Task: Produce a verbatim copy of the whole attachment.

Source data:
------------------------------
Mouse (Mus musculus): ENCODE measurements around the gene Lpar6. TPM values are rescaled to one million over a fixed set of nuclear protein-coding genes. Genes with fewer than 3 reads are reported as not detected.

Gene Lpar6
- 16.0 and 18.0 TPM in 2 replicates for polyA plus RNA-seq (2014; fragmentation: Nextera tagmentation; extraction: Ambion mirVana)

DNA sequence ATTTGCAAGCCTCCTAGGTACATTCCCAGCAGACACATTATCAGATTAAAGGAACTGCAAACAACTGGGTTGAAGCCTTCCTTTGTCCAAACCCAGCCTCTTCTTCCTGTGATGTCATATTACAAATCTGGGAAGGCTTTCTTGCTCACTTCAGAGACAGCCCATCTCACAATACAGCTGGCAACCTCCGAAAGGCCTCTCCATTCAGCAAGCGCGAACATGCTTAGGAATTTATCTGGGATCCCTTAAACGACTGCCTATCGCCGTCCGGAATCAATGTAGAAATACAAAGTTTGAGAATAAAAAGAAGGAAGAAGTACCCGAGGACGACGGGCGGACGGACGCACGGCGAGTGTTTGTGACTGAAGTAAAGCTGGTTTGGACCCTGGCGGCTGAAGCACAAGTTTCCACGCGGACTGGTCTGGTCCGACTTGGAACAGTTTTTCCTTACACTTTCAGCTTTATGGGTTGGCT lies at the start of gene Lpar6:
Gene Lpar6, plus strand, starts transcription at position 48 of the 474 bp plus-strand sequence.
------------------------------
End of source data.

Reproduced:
Mouse (Mus musculus): ENCODE measurements around the gene Lpar6. TPM values are rescaled to one million over a fixed set of nuclear protein-coding genes. Genes with fewer than 3 reads are reported as not detected.

Gene Lpar6
- 16.0 and 18.0 TPM in 2 replicates for polyA plus RNA-seq (2014; fragmentation: Nextera tagmentation; extraction: Ambion mirVana)

DNA sequence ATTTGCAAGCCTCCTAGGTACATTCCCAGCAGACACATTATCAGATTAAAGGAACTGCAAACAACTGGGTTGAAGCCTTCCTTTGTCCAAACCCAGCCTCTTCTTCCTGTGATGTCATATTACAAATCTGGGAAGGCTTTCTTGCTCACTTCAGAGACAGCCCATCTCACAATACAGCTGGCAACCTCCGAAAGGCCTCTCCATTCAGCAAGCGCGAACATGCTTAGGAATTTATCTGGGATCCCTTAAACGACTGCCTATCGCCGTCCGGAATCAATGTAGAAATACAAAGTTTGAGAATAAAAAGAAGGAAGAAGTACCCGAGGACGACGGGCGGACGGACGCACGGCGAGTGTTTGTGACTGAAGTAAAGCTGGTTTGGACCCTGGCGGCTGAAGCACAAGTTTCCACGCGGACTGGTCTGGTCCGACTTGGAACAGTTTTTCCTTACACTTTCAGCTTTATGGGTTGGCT lies at the start of gene Lpar6:
Gene Lpar6, plus strand, starts transcription at position 48 of the 474 bp plus-strand sequence.